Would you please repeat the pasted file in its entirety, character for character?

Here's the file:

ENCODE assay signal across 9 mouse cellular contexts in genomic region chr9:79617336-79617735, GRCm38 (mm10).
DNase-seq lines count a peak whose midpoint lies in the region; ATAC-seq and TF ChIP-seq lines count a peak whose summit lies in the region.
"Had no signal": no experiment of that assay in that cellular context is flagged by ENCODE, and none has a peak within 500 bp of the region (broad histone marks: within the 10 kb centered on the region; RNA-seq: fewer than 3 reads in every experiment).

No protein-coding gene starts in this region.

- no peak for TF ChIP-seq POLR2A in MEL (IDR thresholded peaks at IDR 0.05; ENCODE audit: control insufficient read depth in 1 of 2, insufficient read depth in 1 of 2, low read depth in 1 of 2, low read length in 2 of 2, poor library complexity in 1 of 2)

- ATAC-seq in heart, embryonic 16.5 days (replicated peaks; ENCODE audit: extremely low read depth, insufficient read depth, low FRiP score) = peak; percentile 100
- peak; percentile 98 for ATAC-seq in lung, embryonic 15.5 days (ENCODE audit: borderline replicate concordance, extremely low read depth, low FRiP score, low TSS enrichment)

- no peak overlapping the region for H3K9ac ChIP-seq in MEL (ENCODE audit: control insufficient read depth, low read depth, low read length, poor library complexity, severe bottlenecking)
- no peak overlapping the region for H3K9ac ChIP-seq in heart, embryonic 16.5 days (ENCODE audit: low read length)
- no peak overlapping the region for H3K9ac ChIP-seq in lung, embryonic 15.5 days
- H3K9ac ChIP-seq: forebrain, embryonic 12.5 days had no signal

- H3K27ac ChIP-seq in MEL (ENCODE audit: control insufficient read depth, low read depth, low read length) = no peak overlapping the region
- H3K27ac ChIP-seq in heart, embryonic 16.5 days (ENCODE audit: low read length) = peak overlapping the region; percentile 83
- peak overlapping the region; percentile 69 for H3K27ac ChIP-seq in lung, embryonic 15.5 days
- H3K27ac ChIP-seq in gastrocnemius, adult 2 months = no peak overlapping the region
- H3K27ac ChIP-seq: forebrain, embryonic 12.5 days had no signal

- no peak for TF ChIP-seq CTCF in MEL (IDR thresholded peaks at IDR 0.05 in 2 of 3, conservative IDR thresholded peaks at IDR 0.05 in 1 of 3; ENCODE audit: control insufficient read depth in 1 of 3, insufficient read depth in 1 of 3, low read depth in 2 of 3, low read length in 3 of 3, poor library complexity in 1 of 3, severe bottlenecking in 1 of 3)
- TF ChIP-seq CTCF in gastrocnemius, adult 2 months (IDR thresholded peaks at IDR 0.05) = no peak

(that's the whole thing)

ENCODE assay signal across 9 mouse cellular contexts in genomic region chr9:79617336-79617735, GRCm38 (mm10).
DNase-seq lines count a peak whose midpoint lies in the region; ATAC-seq and TF ChIP-seq lines count a peak whose summit lies in the region.
"Had no signal": no experiment of that assay in that cellular context is flagged by ENCODE, and none has a peak within 500 bp of the region (broad histone marks: within the 10 kb centered on the region; RNA-seq: fewer than 3 reads in every experiment).

No protein-coding gene starts in this region.

- no peak for TF ChIP-seq POLR2A in MEL (IDR thresholded peaks at IDR 0.05; ENCODE audit: control insufficient read depth in 1 of 2, insufficient read depth in 1 of 2, low read depth in 1 of 2, low read length in 2 of 2, poor library complexity in 1 of 2)

- ATAC-seq in heart, embryonic 16.5 days (replicated peaks; ENCODE audit: extremely low read depth, insufficient read depth, low FRiP score) = peak; percentile 100
- peak; percentile 98 for ATAC-seq in lung, embryonic 15.5 days (ENCODE audit: borderline replicate concordance, extremely low read depth, low FRiP score, low TSS enrichment)

- no peak overlapping the region for H3K9ac ChIP-seq in MEL (ENCODE audit: control insufficient read depth, low read depth, low read length, poor library complexity, severe bottlenecking)
- no peak overlapping the region for H3K9ac ChIP-seq in heart, embryonic 16.5 days (ENCODE audit: low read length)
- no peak overlapping the region for H3K9ac ChIP-seq in lung, embryonic 15.5 days
- H3K9ac ChIP-seq: forebrain, embryonic 12.5 days had no signal

- H3K27ac ChIP-seq in MEL (ENCODE audit: control insufficient read depth, low read depth, low read length) = no peak overlapping the region
- H3K27ac ChIP-seq in heart, embryonic 16.5 days (ENCODE audit: low read length) = peak overlapping the region; percentile 83
- peak overlapping the region; percentile 69 for H3K27ac ChIP-seq in lung, embryonic 15.5 days
- H3K27ac ChIP-seq in gastrocnemius, adult 2 months = no peak overlapping the region
- H3K27ac ChIP-seq: forebrain, embryonic 12.5 days had no signal

- no peak for TF ChIP-seq CTCF in MEL (IDR thresholded peaks at IDR 0.05 in 2 of 3, conservative IDR thresholded peaks at IDR 0.05 in 1 of 3; ENCODE audit: control insufficient read depth in 1 of 3, insufficient read depth in 1 of 3, low read depth in 2 of 3, low read length in 3 of 3, poor library complexity in 1 of 3, severe bottlenecking in 1 of 3)
- TF ChIP-seq CTCF in gastrocnemius, adult 2 months (IDR thresholded peaks at IDR 0.05) = no peak